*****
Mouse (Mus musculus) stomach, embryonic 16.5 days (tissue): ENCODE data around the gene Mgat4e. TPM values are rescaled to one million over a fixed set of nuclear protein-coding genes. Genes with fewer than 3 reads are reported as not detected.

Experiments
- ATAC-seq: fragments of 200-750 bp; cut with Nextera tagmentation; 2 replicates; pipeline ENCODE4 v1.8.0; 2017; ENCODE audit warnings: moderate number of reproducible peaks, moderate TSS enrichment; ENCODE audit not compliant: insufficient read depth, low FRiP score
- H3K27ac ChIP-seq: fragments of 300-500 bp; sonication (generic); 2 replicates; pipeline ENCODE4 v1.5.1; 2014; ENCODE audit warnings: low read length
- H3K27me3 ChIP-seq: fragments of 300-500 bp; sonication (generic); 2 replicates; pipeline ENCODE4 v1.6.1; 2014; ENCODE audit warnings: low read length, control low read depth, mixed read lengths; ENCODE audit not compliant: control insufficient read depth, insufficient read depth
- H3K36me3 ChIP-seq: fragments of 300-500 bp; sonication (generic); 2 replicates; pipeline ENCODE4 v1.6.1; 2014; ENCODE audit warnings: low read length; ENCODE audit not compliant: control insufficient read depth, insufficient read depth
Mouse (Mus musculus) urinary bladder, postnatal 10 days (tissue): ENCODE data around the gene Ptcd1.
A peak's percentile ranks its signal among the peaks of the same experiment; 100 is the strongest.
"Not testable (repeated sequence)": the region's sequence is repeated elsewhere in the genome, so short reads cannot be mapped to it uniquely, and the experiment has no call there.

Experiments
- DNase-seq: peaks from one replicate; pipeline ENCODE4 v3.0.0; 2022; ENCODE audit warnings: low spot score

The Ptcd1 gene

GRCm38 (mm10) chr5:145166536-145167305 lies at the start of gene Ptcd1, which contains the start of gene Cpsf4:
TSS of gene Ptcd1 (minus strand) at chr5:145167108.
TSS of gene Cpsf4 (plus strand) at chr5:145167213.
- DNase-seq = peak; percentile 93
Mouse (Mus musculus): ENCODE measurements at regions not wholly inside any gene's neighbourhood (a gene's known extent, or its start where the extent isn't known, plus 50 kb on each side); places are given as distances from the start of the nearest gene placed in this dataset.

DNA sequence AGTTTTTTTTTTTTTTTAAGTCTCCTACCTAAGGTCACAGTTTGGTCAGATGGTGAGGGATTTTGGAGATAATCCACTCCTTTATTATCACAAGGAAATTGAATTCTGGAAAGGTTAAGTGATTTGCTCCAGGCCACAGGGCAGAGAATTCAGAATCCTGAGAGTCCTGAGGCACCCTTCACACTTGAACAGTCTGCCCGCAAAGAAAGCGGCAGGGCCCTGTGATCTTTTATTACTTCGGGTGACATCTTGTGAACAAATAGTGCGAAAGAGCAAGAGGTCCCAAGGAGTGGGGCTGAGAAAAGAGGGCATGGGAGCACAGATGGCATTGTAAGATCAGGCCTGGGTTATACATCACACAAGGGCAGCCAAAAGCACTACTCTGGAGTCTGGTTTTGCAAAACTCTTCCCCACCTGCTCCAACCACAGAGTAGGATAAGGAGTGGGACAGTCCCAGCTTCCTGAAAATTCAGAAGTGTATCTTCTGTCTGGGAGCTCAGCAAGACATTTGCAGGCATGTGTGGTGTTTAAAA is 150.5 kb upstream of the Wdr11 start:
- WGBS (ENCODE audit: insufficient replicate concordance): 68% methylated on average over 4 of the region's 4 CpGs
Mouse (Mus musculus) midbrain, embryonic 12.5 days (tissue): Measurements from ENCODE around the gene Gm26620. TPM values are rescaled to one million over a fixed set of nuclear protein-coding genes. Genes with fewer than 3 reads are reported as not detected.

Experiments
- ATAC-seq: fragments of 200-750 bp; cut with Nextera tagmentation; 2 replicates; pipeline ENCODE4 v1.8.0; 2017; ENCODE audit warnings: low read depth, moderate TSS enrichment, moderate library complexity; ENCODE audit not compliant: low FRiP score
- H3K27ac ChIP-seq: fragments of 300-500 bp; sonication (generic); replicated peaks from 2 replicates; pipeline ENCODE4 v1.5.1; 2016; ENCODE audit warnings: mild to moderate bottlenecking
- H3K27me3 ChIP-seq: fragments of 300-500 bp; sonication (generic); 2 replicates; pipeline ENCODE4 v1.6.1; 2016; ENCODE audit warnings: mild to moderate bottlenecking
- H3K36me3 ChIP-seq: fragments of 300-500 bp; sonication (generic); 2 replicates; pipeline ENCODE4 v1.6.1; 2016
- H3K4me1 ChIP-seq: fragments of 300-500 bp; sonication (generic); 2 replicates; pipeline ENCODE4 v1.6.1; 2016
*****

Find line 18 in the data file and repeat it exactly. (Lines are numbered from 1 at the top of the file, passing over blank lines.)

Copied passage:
DNA sequence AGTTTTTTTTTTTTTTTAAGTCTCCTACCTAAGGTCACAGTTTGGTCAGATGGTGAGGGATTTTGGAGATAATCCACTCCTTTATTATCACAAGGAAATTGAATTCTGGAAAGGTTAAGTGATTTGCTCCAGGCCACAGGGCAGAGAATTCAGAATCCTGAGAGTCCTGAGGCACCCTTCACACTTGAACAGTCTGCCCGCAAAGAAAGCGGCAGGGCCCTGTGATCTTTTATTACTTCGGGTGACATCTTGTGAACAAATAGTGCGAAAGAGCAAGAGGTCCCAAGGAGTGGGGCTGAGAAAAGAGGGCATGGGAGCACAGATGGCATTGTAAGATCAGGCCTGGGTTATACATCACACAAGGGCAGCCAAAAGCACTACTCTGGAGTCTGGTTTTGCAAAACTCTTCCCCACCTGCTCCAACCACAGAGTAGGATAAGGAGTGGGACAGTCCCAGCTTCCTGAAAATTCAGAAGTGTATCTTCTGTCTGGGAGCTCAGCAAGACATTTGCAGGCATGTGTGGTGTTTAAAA is 150.5 kb upstream of the Wdr11 start: